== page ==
The weather is another variable to factor into your plan. There may be less plant life in parts of the world where winters are long and cold and there is frequent snowfall, as opposed to those places where winters are mild and the growing season is longer. This means that the number of sheep you may keep per acre is directly related to this.
Similarly, natural disaster-prone regions can limit the variety of plants you can cultivate there. Nutrient depletion due to a lack of growth can be caused by natural disasters like droughts, floods, fires, and pests. It’s important to keep this in mind before settling on the number of sheep you’ll keep per acre.
How Much Space Does a Sheep Need to Graze?
A farmer could tell you that the amount of grazing space necessary for sheep changes based on various factors, such as the type of grass currently available, the time of year, and the overall health of the sheep. However, as a rule of thumb, a sheep need between two and three acres of grass to graze on.
Sheep typically require two acres of grass per head, but a lush pasture could reduce that demand to one. Conversely, the acres required to care for sheep properly can increase to four or five if the grass is dry and brown. Seasonal variations also play an important role.
Since a sheep can consume more grass throughout the spring when it is green and rapidly developing, it requires less area. However, a sheep’s grazing area needs to be expanded during the colder months when the grass is less plentiful.
If a sheep is healthy, it can graze much more densely than if it were ill. For instance, a pregnant ewe has greater room requirements than a ram. In some cases, yes. An estimated single sheep requires between two and three acres of grass. The welfare of the sheep is, at last, of consequence.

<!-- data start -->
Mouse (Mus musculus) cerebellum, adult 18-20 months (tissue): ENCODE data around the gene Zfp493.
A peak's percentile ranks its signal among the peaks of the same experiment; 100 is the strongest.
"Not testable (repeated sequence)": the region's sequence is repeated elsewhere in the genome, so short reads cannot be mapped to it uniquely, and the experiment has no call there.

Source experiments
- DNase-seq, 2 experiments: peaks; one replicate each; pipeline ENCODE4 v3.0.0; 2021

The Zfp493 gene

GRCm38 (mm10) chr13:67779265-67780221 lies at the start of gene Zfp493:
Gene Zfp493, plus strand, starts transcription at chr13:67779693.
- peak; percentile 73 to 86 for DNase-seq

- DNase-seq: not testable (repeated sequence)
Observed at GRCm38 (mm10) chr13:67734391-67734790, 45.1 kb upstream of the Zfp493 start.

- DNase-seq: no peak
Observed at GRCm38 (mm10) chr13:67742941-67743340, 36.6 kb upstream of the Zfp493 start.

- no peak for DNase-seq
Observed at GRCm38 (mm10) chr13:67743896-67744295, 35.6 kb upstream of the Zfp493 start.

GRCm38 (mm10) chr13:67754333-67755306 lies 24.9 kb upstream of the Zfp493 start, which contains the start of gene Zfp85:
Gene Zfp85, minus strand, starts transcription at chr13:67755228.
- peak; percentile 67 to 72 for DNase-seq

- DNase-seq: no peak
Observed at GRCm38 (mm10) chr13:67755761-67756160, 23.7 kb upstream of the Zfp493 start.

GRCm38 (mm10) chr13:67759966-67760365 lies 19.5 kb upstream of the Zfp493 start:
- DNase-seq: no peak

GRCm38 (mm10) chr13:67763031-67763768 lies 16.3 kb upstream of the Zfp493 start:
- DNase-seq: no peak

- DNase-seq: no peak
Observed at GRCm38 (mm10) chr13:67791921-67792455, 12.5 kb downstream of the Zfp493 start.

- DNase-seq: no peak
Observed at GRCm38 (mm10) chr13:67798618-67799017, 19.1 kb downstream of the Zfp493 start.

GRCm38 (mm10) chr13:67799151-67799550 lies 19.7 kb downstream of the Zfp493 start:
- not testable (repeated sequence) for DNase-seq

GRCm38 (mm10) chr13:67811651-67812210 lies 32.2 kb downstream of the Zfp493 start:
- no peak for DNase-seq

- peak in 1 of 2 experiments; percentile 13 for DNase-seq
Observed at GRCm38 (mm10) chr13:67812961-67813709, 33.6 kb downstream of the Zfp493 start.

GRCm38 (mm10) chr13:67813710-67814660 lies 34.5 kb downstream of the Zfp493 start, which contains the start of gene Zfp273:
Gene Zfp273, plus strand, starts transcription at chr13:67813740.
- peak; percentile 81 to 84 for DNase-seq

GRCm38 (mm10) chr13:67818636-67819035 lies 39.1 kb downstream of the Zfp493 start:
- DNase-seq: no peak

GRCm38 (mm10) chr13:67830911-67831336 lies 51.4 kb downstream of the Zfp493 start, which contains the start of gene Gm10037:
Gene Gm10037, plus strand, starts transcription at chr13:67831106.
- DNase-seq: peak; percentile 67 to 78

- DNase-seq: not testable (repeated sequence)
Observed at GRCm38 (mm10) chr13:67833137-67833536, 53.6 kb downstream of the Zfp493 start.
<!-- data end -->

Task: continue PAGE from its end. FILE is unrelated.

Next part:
Do You Need HOA Permission To Keep Sheep?
If you live in a suburban or urban area, you may be required to obtain a license to keep a lamb. The Rural Payments Agency requires registration as a holding whether you keep a few sheep as pets or a large commercial herd or flock. You must apply for a County Parish Holding number (CPH).
Depending on where you live, it’s possible that raising sheep as pets is against the law; in general, this sort of thing is allowed only in rural areas. If you intend to keep your sheep as a pet in a suburban or urban location, you may be required to obtain a license for your sheep, depending on where you live. A suburban yard is a suitable environment for rearing sheep of any breed.
Choosing an animal breed is typically determined by personal preference or more pragmatic factors. Due to the versatility of sheep, it is possible to rear them effectively, even in extremely small fields or paddocks. However, this method may require additional labor, management, and effort to reach our sheep.
Do Sheep Need a Barn?
There’s no requirement for a barn when raising sheep. Sheep have little needs and are simple to care for. The most important item for sheep is protection from the elements, but a barn is optional. Provided they have protection from the elements, and sheep can remain outside all year round.
They also require clean water and high-quality forage. Outside sheep grazing has several advantages. As herbivores, they may easily satisfy their dietary needs by grazing on grass and other plant matter—this aids in maintaining their health and wards off the risk of obesity.
It’s not good for the health of a sheep to keep it indoors all the time; the animals get bored and may even get sick. Sheep that are kept outside can also benefit from regular contact with dirt. The sheep frequently lick their coats, consuming little amounts of dirt.
Sheep require the minerals and vitamins in this mud to maintain good health. It aids in maintaining a healthy digestive system as well. As a result, keeping sheep outside does not require a barn, but it does have several advantages. Raising sheep in the open air could be a terrific option if you have the room and the means.
How To Protect Sheep From Predators?